tree: 54c4eaf6680203ad66d7b86b66591cb4e1935321 [path history] [tgz]
  1. BUILD.gn
  2. DEPS
  3. DIR_METADATA
  4. OWNERS
  5. README.md
  6. android/
  7. fake_usb_device_handle.cc
  8. fake_usb_device_handle.h
  9. fuzz_corpus/
  10. mock_usb_device.cc
  11. mock_usb_device.h
  12. mock_usb_device_handle.cc
  13. mock_usb_device_handle.h
  14. mock_usb_service.cc
  15. mock_usb_service.h
  16. mojo/
  17. scoped_libusb_device_handle.cc
  18. scoped_libusb_device_handle.h
  19. scoped_libusb_device_ref.cc
  20. scoped_libusb_device_ref.h
  21. scoped_winusb_handle.cc
  22. scoped_winusb_handle.h
  23. usb_configuration_android.cc
  24. usb_configuration_android.h
  25. usb_context.cc
  26. usb_context.h
  27. usb_context_unittest.cc
  28. usb_descriptors.cc
  29. usb_descriptors.h
  30. usb_descriptors_fuzzer.cc
  31. usb_descriptors_unittest.cc
  32. usb_device.cc
  33. usb_device.h
  34. usb_device_android.cc
  35. usb_device_android.h
  36. usb_device_handle.cc
  37. usb_device_handle.h
  38. usb_device_handle_android.cc
  39. usb_device_handle_android.h
  40. usb_device_handle_impl.cc
  41. usb_device_handle_impl.h
  42. usb_device_handle_mac.cc
  43. usb_device_handle_mac.h
  44. usb_device_handle_unittest.cc
  45. usb_device_handle_usbfs.cc
  46. usb_device_handle_usbfs.h
  47. usb_device_handle_win.cc
  48. usb_device_handle_win.h
  49. usb_device_impl.cc
  50. usb_device_impl.h
  51. usb_device_linux.cc
  52. usb_device_linux.h
  53. usb_device_mac.cc
  54. usb_device_mac.h
  55. usb_device_win.cc
  56. usb_device_win.h
  57. usb_endpoint_android.cc
  58. usb_endpoint_android.h
  59. usb_error.cc
  60. usb_error.h
  61. usb_interface_android.cc
  62. usb_interface_android.h
  63. usb_service.cc
  64. usb_service.h
  65. usb_service_android.cc
  66. usb_service_android.h
  67. usb_service_impl.cc
  68. usb_service_impl.h
  69. usb_service_linux.cc
  70. usb_service_linux.h
  71. usb_service_mac.cc
  72. usb_service_mac.h
  73. usb_service_unittest.cc
  74. usb_service_win.cc
  75. usb_service_win.h
  76. usb_string_read_fuzzer.cc
  77. webusb_descriptors.cc
  78. webusb_descriptors.h
  79. webusb_descriptors_fuzzer.cc
  80. webusb_descriptors_unittest.cc
services/device/usb/README.md

USB

services/device/usb abstracts Universal Serial Bus concepts across multiple platforms.

Clients should use the public Mojo interface.

USB ID Repository

/third_party/usb_ids/usb.ids is imported regularly to provide human-readable descriptions of USB devices.

Ongoing Work transitioning away from libusb

UsbService is implemented by UsbServiceImpl based on third_party/libusb.

Work is ongoing to implement each platform directly, without using libusb.

  • UsbServiceAndroid done.
  • UsbServiceLinux done.
  • macOS not started.
  • UsbServiceWin in progress. Enable via chrome://flags/#new-usb-backend

Testing

Unit Tests

Standard use of *_unittest.cc files for must code coverage.

Fuzzers

libFuzzer tests are in *_fuzzer.cc files. They test for bad input from devices, e.g. when parsing device descriptors during device enumeration.

Gadget Tests

USB/HID API Testing with Gadgets describes a framework for testing the Chrome USB, HID and serial device APIs with real devices on generally accessible hardware.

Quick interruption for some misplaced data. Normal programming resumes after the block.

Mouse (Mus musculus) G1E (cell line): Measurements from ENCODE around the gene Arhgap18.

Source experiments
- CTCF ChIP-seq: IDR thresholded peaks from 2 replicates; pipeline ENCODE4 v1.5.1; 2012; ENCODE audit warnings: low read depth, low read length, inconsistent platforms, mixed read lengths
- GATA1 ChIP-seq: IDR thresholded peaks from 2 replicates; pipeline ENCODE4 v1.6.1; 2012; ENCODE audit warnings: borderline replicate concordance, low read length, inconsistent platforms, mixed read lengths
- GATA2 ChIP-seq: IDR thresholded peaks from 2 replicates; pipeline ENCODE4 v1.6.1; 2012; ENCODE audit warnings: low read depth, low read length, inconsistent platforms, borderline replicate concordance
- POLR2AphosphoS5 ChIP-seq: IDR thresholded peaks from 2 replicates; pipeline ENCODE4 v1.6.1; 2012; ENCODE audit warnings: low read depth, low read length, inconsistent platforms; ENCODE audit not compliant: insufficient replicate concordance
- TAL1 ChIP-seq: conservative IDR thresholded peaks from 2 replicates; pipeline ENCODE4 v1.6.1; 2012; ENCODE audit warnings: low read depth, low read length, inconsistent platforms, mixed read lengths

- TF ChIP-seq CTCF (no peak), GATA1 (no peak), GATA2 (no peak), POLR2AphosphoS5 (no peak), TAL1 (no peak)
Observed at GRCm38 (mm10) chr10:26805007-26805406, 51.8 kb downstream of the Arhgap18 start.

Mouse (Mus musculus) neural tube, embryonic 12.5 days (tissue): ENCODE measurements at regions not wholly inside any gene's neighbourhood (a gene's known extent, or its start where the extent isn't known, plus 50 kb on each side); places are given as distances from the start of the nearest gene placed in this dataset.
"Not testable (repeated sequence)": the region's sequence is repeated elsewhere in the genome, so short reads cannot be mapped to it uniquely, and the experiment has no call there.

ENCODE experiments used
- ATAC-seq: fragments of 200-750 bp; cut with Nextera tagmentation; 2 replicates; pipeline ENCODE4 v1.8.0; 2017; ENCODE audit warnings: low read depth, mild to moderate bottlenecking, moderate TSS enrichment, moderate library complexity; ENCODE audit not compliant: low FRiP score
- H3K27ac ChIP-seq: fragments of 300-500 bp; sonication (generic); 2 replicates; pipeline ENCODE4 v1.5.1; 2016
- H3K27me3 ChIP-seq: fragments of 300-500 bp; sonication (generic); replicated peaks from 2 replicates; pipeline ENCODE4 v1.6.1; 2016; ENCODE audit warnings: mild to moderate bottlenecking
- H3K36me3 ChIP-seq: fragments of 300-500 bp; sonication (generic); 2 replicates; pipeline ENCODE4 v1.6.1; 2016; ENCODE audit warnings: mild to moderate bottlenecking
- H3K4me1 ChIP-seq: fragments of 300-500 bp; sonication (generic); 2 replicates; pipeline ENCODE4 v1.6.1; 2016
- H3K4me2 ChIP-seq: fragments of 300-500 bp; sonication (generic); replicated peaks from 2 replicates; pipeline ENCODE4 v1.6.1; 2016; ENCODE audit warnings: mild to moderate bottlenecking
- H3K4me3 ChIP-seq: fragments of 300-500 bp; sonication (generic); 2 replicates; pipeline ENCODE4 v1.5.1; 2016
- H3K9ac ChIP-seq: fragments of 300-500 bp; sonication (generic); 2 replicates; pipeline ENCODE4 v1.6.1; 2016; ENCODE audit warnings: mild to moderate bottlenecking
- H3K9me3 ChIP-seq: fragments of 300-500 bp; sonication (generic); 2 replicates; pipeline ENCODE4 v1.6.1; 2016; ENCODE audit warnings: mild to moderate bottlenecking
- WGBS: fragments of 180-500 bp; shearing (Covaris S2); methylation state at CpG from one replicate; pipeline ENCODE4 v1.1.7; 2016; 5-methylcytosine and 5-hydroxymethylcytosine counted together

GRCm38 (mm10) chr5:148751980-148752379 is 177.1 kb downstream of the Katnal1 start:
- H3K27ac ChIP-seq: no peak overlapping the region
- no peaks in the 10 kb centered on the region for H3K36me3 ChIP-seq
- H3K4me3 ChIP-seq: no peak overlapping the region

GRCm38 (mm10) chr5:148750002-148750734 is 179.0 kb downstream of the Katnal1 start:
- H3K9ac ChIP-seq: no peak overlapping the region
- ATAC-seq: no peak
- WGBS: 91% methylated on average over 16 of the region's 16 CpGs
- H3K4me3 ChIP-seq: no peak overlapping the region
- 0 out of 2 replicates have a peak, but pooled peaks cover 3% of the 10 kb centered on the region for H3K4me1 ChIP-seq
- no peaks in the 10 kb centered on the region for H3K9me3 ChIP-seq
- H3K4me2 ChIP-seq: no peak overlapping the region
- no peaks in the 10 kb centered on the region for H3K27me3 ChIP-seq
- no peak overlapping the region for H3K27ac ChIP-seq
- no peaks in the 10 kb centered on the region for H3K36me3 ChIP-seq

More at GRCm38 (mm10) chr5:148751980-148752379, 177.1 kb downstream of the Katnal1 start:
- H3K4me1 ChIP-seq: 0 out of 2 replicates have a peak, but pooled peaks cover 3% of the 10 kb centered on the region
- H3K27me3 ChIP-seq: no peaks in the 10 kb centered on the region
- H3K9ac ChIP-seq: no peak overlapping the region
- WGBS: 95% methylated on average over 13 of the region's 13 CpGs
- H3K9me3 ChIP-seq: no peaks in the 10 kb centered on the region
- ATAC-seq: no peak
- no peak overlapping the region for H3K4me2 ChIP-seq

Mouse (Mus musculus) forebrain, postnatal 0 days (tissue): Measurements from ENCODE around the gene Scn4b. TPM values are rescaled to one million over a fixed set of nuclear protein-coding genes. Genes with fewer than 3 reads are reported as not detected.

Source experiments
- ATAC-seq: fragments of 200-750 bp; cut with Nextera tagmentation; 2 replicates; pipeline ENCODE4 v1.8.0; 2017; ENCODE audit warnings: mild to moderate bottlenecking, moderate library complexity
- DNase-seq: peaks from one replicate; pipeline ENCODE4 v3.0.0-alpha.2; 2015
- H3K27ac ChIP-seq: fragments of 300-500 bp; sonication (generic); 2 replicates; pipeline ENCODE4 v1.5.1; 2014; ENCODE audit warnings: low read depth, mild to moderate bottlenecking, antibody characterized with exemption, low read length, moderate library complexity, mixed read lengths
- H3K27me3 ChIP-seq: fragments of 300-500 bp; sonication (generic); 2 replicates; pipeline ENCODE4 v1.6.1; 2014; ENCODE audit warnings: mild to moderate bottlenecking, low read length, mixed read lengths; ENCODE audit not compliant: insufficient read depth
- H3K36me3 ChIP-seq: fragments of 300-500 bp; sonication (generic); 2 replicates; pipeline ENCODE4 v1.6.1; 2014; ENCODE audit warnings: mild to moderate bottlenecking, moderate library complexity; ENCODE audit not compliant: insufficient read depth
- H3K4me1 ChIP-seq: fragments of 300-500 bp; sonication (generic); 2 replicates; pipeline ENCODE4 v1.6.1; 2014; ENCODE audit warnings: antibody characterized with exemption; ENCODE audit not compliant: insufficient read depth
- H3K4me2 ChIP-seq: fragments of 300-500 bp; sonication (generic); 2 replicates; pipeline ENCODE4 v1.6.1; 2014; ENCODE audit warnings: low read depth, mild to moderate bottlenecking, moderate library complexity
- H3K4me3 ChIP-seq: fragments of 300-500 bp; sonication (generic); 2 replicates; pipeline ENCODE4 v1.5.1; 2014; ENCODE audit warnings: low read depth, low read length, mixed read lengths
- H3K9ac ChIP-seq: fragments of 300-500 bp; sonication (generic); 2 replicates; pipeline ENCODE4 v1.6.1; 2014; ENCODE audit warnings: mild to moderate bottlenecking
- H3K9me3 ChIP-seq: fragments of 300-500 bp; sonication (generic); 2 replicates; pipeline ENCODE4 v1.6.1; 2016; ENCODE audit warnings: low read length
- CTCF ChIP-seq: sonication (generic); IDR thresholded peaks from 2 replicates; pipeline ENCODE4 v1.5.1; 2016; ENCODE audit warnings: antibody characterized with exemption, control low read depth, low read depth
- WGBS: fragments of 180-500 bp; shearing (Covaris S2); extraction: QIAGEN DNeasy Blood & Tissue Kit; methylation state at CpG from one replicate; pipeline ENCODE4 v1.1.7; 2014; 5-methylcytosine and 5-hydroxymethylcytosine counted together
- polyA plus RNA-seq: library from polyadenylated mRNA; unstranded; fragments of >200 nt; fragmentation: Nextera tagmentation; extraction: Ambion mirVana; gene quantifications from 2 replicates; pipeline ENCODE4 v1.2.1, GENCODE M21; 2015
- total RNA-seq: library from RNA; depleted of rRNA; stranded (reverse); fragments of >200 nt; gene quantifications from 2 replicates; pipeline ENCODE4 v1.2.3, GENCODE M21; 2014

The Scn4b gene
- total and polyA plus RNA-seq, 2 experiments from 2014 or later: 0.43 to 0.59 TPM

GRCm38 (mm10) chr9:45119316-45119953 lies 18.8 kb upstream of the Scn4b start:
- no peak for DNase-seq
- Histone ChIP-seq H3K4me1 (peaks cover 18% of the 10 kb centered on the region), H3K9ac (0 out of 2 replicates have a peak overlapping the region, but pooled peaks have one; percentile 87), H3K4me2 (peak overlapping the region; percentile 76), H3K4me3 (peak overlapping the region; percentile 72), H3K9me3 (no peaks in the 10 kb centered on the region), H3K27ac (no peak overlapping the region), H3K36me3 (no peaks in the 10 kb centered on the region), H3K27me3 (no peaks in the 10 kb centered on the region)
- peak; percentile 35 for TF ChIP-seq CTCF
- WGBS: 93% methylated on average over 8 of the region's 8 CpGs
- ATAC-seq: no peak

Unit tests using the gadget can be run manually with a hardware “gadget”. These unit tests all call UsbTestGadget::Claim.

Manual Testing

When making changes to platform-specific code the following manual test steps should be run to augment automated testing, which is mostly limited to platform-independent logic. These tests require an Android phone with USB debugging enabled and support for USB tethering. When USB debugging is enabled the device creates a vendor-specific interface for the ADB protocol. On Windows, with the OEM USB drivers installed this interface will have the WinUSB.sys driver loaded. When USB tethering is enabled the device creates an RNDIS interface for which most operating systems have a built-in driver. With both of these features enabled the device will have two interfaces and thus be a “composite” device. This is important for testing on Windows as composite and non-composite devices must be handled differently.

Steps

  1. Enable USB debugging and check that the USB tethering option is disabled under Network & Internet > Hotspot & Tethering in the phone's setting app.
  2. Connect phone to the system under test.
  3. Launch Chrome.
  4. Load chrome://usb-internals.
  5. Select the Devices tab.
  6. Find the phone in the list. Ensure that the Manufacturer name, Product name and Serial number columns are all populated for this device.
  7. Click the Inspect button next to this device.
  8. Click the Get Device Descriptor button at the bottom of the page.
  9. Click the GET buttons next to Manufacturer String, Product String and Serial number fields.
  10. Check that the values which appear match the ones seen previously.
  11. Load chrome://inspect and ensure that the Discover USB devices option is checked.
  12. Check that the phone appears as an available device. It may appear as “Offline” until the Allow button is tapped on the “Allow USB debugging” prompt which appears on the device. It may take some time for the device to appear.
  13. Launch Chrome on the phone and ensure that the tabs open on the phone are available for inspection.
  14. Enable USB tethering on the phone and repeat steps 4 through 13. This will test hotplugging of a composite device as enabling USB tethering causes the device to reconnect with multiple interfaces.
  15. Disable USB tethering on the phone and repeat steps 4 through 13. This will test hotplugging of a non-composite device as disabling USB tethering causes the device to reconnect with a single interface.
  16. Close Chrome and re-enable USB tethering on the phone.
  17. Repeat steps 3 through 13 for a final time. This will test enumeration of a composite device on Chrome launch.